The voice synthesizer circuit 34 stores various sounds in its internal memory, including syllables that make up all numbers zero to nine and a beep sound. When an address is output by the microcontroller 32 from its MP port 32A and presented to the synthesizer circuit 34 via its address input port 34A, and the strobe input terminal 34B is activated, the synthesizer circuit 34 produces an analog audio signal corresponding to the location in the memory that the address references. The audio analog signal is output to the amplifier 36, which in turn drives the speaker 48. During the audio output, the synthesizer circuit 34 indicates that it is performing audio conversion by issuing a busy signal back to the microcontroller 32 via the synthesizer circuit's busy output terminal 34C.
Referring also to FIG. 3A, the IC card reader 10 operates in the following manner. Upon insertion of the card 18 into the slot 16 of the reader 10, the IC contact area 19 of the card makes physical electrical contact with the contact pads 46 a-46 e of the IC card connector 46. The user then holds the IC card reader close to his or her ear so as to be able to hear an audio output from the miniature speaker 48, and presses the button 24 so that the battery power switch 42 is closed, thereby providing DC power to the microcontroller 32, voice synthesizer circuit 34 and amplifier 36. The microcontroller 32 then establishes communication with the IC card 18, performs initial housekeeping tasks (step S1) and resets the IC card reset line 52 b to a logic 0 (step S2).
Next, the microcontroller 32 turns the transistor 44 ON to provide power to the card 18 (step S3). After a short pause, to ensure that the IC card VCC is established, the microcontroller enables flip-flop 40 by discontinuing a clear signal, whereupon flip-flop 40 begins to provide a clock signal to the IC card (step S4). This initiates a cold reset process. The microcontroller 32 monitors the card data line 46 c and waits a predetermined number of clock cycles, for example 40,000 clock cycles, for an initial response from the IC card 18 (step S5).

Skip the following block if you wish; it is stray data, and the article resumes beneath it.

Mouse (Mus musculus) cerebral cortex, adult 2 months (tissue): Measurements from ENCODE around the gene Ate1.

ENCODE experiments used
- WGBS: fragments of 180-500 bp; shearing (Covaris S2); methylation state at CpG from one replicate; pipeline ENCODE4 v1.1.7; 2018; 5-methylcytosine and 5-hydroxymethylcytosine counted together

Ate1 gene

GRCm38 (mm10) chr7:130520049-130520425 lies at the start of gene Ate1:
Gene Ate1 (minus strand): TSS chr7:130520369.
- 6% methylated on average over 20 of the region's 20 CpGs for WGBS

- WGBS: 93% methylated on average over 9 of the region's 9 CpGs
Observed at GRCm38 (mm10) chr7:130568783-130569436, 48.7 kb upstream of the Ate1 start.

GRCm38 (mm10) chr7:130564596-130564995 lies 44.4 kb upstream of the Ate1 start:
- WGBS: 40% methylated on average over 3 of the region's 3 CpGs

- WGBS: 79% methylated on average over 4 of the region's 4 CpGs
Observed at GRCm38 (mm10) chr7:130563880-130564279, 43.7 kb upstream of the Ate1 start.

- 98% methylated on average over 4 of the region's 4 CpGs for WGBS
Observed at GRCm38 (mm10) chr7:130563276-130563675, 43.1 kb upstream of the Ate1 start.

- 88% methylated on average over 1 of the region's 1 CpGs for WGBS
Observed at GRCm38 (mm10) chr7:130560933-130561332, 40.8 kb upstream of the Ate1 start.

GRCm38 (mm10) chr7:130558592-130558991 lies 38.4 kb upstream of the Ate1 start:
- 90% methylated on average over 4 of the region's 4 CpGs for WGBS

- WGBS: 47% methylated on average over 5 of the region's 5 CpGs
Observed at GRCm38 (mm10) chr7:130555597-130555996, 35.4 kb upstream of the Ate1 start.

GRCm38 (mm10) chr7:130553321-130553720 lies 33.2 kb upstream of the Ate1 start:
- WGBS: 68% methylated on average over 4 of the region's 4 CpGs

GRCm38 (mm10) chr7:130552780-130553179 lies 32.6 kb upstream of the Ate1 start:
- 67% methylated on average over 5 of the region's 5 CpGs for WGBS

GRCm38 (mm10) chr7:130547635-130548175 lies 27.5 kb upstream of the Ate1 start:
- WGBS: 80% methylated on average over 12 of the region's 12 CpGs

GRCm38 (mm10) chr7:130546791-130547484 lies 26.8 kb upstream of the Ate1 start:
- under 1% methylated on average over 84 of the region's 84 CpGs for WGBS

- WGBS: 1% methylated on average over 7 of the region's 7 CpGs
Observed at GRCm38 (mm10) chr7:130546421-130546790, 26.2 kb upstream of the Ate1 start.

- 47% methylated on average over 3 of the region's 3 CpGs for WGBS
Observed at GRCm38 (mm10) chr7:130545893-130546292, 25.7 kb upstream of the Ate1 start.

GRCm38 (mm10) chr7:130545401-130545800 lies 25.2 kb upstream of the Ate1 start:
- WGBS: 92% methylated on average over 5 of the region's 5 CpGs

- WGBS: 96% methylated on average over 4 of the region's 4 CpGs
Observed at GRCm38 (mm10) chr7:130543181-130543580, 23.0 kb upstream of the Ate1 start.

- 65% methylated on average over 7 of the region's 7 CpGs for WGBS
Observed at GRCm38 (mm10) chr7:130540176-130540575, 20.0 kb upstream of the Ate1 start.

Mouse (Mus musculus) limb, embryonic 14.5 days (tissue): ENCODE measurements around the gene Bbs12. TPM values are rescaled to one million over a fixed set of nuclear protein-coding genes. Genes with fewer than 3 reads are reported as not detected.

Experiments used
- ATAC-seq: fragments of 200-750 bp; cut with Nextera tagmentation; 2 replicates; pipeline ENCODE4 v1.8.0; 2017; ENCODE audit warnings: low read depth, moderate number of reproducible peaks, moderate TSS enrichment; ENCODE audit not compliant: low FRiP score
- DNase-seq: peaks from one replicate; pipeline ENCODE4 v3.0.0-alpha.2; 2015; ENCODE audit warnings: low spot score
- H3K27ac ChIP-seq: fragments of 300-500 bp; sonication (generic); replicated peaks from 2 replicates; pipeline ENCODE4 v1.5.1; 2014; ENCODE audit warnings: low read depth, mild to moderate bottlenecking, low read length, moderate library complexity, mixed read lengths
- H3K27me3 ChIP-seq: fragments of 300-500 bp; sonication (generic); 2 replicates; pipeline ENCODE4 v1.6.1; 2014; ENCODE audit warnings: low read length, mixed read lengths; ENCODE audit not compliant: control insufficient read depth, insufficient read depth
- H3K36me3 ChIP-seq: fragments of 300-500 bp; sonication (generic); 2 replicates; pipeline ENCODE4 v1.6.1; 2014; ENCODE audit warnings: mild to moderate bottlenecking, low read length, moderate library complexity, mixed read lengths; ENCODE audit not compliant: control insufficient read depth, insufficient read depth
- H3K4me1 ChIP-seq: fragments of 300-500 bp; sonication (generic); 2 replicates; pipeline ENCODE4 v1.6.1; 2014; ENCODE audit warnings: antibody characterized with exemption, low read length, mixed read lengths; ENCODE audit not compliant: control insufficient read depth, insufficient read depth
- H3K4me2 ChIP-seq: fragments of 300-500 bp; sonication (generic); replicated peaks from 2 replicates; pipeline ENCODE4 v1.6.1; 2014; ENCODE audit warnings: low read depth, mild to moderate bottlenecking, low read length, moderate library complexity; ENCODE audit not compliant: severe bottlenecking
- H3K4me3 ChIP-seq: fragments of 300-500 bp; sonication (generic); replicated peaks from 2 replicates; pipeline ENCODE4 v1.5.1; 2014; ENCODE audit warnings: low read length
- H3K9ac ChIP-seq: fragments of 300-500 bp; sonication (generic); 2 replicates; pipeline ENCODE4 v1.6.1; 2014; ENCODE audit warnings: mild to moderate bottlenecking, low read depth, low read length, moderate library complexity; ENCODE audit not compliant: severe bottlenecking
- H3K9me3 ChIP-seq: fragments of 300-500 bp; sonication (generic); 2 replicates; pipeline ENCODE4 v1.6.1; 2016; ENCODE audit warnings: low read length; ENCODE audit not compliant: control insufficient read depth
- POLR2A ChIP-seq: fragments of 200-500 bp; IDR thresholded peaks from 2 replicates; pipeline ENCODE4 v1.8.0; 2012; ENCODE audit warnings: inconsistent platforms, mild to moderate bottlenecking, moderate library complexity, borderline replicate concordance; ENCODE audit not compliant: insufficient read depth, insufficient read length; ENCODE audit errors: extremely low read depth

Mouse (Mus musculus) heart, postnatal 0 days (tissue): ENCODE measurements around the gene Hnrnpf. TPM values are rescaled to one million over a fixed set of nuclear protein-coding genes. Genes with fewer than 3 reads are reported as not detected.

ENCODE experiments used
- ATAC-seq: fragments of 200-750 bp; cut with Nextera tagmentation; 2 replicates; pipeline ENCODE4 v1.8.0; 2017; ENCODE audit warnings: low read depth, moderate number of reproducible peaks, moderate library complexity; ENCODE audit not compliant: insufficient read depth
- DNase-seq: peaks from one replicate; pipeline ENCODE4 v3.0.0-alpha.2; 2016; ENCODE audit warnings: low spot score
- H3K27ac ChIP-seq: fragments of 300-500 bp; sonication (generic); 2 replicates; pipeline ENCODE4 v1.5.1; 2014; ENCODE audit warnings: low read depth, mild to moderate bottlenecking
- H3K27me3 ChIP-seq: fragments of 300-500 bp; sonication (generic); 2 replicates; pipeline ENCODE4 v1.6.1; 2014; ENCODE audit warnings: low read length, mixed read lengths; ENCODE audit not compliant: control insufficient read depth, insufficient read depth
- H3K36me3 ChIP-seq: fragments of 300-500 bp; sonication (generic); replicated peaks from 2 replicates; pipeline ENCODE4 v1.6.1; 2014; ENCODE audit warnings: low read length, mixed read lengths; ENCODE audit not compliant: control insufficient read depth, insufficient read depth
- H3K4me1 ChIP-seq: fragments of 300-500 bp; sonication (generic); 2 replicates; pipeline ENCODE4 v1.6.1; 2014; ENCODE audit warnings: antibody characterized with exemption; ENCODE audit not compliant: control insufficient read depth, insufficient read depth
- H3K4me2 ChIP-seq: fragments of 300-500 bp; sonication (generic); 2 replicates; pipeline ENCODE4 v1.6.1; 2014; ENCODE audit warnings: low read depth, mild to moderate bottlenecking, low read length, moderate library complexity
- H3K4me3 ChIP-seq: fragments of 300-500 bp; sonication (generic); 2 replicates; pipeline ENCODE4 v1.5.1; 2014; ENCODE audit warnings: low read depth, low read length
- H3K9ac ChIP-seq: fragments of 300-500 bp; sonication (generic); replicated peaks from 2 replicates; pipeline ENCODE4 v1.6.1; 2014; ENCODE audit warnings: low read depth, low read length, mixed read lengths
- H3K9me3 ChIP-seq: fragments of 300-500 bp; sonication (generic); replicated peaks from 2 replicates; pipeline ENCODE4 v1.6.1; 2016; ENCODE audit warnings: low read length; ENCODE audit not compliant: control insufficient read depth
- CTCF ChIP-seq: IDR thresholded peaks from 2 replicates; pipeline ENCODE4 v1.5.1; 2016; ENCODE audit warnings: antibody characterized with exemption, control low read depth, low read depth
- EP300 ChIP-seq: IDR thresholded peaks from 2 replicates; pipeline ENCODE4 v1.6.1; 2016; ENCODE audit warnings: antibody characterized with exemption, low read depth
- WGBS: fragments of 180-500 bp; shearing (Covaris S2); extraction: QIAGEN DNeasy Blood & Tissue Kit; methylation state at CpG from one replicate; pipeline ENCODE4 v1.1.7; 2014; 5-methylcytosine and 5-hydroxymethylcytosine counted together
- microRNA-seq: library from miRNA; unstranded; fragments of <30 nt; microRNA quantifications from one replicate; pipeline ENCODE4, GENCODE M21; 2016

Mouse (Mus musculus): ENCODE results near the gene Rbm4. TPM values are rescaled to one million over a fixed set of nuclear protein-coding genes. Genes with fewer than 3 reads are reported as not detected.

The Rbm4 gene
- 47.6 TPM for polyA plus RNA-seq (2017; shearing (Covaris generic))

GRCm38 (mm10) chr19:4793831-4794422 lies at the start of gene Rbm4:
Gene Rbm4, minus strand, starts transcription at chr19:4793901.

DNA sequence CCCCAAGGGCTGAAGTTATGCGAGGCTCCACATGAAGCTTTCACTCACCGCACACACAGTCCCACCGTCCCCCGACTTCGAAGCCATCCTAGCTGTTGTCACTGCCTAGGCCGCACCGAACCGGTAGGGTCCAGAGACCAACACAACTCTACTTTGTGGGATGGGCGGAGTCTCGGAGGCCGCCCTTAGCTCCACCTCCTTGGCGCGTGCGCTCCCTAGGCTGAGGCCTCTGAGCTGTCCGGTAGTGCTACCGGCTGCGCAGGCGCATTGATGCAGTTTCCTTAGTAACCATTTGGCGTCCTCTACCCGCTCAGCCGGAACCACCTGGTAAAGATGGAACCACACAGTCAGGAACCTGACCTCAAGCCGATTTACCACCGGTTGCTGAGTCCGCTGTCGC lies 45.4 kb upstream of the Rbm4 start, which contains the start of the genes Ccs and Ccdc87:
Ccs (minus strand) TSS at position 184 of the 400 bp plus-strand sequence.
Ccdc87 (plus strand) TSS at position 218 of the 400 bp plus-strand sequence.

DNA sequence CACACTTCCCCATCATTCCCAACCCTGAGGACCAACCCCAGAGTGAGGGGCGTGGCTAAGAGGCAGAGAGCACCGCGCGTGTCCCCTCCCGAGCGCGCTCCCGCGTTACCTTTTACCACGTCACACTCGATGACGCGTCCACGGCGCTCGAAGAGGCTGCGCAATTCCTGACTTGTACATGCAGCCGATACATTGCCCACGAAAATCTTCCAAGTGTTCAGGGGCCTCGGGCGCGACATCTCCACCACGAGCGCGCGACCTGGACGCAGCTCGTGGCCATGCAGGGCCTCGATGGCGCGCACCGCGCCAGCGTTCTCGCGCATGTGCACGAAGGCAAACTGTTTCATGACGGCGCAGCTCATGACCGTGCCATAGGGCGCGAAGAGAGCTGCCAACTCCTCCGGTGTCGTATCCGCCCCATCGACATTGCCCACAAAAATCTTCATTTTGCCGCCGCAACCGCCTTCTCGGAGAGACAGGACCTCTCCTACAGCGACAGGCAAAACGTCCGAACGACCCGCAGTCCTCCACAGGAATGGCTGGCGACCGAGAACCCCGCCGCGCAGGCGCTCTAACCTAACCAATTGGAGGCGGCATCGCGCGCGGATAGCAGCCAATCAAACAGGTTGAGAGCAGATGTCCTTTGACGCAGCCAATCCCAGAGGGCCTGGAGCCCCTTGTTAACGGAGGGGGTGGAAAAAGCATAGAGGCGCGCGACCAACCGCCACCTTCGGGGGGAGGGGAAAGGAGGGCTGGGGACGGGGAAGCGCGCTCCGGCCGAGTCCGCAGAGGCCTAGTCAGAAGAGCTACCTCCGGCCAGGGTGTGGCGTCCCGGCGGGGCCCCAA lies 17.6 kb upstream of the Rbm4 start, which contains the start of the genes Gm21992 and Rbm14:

Turning next to FIG. 4B, the initial response is referred to by International Standard Organization (ISO) 7816 as an answer to reset (ATR). If an ATR signal is not received within the predetermined number (40,000) of clock cycles (step S6), the microcontroller sets the IC card reset line 52 b high to initiate a warm reset (step S7). The microcontroller 32 then again waits a predetermined number of clock cycles (for example 40,000) (step S8), while continuing to monitor the data line 52 c for the ATR signal from the IC card. Another check is made at step S9 to determine whether the ATR signal has been received. If the ATR signal has been received (“Yes” at step S6 or step S9), a verification procedure is conducted at step S10. If the ATR signal was invalid (“No” at step S11), or if the waiting time expired without any ATR signal (“No” at step S9), an error flag is set within an internal RAM (not shown) in the microcontroller 32 and the microcontroller shuts down the IC card by disabling the card clock signal at the flip-flop 40 and turning transistor 44 OFF to stop providing power to the IC card (step S12).
Assuming that a valid ATR signal has been received within the prescribed waiting period (“Yes” at step S11), the microcontroller requests card balance data from a file inside the IC card (step S13). This can be done in a number of ways, depending on the details of the IC card. In the preferred embodiment, the microcontroller 32 sends a command to the IC card on the data line 52 c and waits for a response. Data is then sent from the IC card to the microcontroller on the data line 52 c and the received data is temporarily stored in the internal RAM (step S14). The microcontroller 32 then checks the data for parity and time-out errors (step S15). If any errors are detected, the process goes to step S12; that is, the microcontroller sets an error flag in its memory and discontinues the card clock signal and turns the transistor 44 OFF.
If no error is detected, microcontroller 32 shuts down the IC card by discontinuing the card clock signal and turning transistor 44 OFF (step S16). The microcontroller then converts the card balance data to binary coded decimal (BCD) form.